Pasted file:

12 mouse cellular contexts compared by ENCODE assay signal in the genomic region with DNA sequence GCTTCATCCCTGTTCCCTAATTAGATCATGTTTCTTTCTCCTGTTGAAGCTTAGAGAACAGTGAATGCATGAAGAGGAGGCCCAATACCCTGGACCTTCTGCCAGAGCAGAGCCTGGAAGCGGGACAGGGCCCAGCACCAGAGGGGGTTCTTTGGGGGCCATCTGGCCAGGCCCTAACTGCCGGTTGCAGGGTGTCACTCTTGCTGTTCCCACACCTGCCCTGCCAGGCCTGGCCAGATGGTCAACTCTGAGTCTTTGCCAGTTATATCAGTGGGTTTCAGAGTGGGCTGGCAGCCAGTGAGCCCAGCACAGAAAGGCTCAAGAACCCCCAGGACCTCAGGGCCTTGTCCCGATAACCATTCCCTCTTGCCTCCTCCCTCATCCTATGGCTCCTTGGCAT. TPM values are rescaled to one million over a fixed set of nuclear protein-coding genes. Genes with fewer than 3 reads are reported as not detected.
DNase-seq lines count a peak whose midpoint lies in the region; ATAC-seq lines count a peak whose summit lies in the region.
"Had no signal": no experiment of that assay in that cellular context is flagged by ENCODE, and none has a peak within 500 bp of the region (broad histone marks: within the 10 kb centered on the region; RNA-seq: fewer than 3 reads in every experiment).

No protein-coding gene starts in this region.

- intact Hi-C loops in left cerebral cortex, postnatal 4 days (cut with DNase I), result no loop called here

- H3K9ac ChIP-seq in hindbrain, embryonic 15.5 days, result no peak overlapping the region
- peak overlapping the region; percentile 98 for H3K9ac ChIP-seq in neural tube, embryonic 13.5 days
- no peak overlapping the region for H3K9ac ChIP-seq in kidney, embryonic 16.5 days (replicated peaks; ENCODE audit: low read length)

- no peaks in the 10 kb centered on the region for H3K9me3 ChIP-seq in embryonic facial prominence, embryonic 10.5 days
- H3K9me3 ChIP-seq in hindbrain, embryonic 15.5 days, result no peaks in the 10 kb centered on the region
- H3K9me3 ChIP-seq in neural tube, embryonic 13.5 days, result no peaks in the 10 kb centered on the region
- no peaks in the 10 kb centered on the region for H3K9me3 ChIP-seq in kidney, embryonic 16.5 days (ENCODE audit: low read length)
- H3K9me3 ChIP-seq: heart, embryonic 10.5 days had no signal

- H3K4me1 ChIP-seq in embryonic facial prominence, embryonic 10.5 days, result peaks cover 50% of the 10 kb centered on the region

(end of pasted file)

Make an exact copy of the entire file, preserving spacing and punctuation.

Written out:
12 mouse cellular contexts compared by ENCODE assay signal in the genomic region with DNA sequence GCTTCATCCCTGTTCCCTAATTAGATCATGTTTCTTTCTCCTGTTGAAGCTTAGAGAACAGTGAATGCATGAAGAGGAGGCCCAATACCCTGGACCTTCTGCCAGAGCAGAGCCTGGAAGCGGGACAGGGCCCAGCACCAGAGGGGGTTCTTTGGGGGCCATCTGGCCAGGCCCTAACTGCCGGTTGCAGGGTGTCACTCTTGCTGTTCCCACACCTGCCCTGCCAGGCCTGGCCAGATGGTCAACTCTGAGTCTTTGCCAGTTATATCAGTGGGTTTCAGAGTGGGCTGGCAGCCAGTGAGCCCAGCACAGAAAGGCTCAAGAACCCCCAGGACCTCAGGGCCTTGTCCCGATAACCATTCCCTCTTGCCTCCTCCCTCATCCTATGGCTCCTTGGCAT. TPM values are rescaled to one million over a fixed set of nuclear protein-coding genes. Genes with fewer than 3 reads are reported as not detected.
DNase-seq lines count a peak whose midpoint lies in the region; ATAC-seq lines count a peak whose summit lies in the region.
"Had no signal": no experiment of that assay in that cellular context is flagged by ENCODE, and none has a peak within 500 bp of the region (broad histone marks: within the 10 kb centered on the region; RNA-seq: fewer than 3 reads in every experiment).

No protein-coding gene starts in this region.

- intact Hi-C loops in left cerebral cortex, postnatal 4 days (cut with DNase I), result no loop called here

- H3K9ac ChIP-seq in hindbrain, embryonic 15.5 days, result no peak overlapping the region
- peak overlapping the region; percentile 98 for H3K9ac ChIP-seq in neural tube, embryonic 13.5 days
- no peak overlapping the region for H3K9ac ChIP-seq in kidney, embryonic 16.5 days (replicated peaks; ENCODE audit: low read length)

- no peaks in the 10 kb centered on the region for H3K9me3 ChIP-seq in embryonic facial prominence, embryonic 10.5 days
- H3K9me3 ChIP-seq in hindbrain, embryonic 15.5 days, result no peaks in the 10 kb centered on the region
- H3K9me3 ChIP-seq in neural tube, embryonic 13.5 days, result no peaks in the 10 kb centered on the region
- no peaks in the 10 kb centered on the region for H3K9me3 ChIP-seq in kidney, embryonic 16.5 days (ENCODE audit: low read length)
- H3K9me3 ChIP-seq: heart, embryonic 10.5 days had no signal

- H3K4me1 ChIP-seq in embryonic facial prominence, embryonic 10.5 days, result peaks cover 50% of the 10 kb centered on the region